Waiting for a solution
So, with even Finland yet to begin loading its repository, what's happening to all the waste generated over the more than six decades we've been powering out economies with atomic energy?
For the most part, it's sitting around - above ground, in temporary and interim storage facilities with widely varying levels of security, which were never intended to store so much waste, for so long.
Alvarez says Germany is, again, managing better than most. For one thing, Germany was using casks that are Mercedes models compared the United States' old Chevys, he said. They are far thicker and can safely contain waste for longer.
Wet storage threatens disaster
There is a big difference between wet and dry storage. Nuclear waste has to be cooled in liquid. But if the liquid evaporates, spent fuel quickly heats up - and could result in fires with consequences experts say would dwarf Chernobyl.
When the Fukushima accident occurred in 2011, a pool containing a spent reactor was badly damaged and such an accident briefly arose as a possibility.
In fact, a leak refilled the pool. Without this happy accident, tens of millions of people - perhaps as much at 27 percent of Japan's population, according to some experts - would have had to be evacuated.
And yet, despite the dangers, countries including France, the UK, Korea and the US are storing nuclear waste in pools well after experts say it should have been put into dry cask storage.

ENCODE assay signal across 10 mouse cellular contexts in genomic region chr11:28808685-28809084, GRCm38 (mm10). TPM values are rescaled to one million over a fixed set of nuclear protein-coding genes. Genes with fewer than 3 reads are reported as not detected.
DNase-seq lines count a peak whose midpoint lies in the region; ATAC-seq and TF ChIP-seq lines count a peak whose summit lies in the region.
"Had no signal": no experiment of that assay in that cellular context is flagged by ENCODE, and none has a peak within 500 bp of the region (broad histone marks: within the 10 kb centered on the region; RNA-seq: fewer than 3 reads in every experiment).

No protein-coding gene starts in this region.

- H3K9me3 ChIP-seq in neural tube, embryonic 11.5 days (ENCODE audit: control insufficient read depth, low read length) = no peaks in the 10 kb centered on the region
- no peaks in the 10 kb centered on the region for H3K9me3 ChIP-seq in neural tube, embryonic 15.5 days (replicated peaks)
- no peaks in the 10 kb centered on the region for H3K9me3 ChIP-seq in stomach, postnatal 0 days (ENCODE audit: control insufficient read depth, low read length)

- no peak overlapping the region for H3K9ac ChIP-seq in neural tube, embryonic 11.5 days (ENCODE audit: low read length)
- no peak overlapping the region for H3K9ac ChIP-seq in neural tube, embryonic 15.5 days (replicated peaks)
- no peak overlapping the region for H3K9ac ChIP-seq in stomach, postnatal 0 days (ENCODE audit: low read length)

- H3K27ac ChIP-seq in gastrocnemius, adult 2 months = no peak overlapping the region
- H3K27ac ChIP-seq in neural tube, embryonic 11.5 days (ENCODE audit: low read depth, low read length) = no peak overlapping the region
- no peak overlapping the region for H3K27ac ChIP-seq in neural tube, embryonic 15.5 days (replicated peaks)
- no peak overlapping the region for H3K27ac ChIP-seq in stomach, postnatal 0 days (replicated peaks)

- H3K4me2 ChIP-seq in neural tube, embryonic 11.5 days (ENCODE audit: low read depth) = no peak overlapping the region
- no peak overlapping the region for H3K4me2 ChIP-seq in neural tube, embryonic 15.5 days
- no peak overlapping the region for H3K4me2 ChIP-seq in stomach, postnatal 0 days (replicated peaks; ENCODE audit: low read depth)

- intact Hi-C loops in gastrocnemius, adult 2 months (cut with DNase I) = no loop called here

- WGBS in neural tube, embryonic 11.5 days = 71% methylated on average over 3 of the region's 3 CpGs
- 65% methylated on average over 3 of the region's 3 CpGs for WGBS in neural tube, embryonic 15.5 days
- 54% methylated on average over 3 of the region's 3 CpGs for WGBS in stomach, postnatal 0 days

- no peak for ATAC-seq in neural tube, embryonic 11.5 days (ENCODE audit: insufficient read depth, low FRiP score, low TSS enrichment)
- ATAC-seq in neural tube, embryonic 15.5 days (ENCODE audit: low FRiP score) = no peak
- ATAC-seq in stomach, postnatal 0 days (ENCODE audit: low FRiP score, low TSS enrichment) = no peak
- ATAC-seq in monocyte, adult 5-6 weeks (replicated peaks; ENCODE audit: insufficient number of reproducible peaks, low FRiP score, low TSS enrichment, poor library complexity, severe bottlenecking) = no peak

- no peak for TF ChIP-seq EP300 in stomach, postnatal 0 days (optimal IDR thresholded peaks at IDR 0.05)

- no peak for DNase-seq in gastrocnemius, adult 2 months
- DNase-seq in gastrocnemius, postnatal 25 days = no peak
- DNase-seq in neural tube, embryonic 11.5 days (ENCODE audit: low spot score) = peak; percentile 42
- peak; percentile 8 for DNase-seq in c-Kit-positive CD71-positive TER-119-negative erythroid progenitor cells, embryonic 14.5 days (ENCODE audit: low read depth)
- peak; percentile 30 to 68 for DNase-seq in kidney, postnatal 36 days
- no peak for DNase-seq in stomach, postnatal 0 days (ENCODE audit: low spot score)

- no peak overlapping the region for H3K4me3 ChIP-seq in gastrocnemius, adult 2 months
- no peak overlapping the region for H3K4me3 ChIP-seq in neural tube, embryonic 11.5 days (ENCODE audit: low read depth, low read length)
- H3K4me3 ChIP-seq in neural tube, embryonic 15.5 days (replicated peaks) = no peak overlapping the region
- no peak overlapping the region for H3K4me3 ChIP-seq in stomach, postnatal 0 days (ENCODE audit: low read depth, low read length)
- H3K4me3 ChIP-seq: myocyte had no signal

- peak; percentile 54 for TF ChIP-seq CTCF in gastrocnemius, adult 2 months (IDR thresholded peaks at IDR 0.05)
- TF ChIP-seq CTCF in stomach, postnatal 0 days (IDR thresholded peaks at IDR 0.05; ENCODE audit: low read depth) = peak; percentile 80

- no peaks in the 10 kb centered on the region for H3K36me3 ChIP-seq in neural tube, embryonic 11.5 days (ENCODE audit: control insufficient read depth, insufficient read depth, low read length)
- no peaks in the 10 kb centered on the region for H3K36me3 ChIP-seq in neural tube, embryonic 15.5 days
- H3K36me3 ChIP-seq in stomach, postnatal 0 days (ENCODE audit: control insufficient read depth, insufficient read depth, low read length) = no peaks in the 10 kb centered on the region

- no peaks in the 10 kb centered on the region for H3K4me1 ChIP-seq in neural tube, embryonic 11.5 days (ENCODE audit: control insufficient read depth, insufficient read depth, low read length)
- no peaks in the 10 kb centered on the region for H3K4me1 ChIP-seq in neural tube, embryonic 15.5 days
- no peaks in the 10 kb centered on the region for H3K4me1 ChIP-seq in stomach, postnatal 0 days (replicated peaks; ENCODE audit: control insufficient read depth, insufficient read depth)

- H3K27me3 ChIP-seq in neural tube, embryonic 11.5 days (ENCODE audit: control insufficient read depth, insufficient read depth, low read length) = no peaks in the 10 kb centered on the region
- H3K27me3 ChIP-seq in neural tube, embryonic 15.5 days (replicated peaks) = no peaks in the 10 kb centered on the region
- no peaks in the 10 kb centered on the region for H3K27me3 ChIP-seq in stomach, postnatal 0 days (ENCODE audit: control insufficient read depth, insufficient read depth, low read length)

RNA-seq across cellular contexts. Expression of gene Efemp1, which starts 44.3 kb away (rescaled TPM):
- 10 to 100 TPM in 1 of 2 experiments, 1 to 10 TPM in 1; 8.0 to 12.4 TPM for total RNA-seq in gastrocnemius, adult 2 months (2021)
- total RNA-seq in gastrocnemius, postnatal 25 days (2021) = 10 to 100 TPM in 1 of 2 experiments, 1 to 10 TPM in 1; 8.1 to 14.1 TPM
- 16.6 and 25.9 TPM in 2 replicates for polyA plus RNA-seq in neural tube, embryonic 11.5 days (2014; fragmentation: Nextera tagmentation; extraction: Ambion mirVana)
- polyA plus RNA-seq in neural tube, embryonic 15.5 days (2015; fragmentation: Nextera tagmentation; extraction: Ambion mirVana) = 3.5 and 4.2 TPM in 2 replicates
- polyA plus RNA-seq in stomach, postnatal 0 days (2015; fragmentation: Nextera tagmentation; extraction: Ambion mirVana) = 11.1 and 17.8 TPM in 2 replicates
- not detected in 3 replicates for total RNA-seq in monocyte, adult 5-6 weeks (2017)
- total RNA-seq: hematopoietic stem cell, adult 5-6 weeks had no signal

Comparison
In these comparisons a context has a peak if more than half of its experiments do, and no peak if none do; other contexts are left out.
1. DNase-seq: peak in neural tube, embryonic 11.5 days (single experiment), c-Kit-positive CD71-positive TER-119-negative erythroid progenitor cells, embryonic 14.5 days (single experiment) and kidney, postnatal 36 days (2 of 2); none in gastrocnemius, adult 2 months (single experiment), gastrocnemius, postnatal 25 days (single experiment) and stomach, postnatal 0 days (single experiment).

Experts say the most pressing problem is not finding sites for final repositories, but ensuring that intermediate storage is safe - and will continue to be safe for as long as it takes to solve the riddle of how to get rid of humankind's most toxic garbage.
"I suspect that what we are going to be looking at over time is that there's going to have to be a great deal longer period of surface storage," Alvaraz says.
Mycle Schneider, an independent nuclear policy analyst and lead author of the annual status report, is not convinced geological storage should even be the ultimate goal, and that waste should be retrievable in case we find a better way to deal with it.
For time being, he says, it's a matter of finding the least-bad solution.
"It's very clear," Schneider told DW. "Take spent fuel out of the pools as quickly as possible and into dry storage, even if that storage might not be ideal to begin with. Then you get to next stage, which is an appropriate building, and then into hardened storage, like a bunker.
"And from there, you can begin to think about eternity."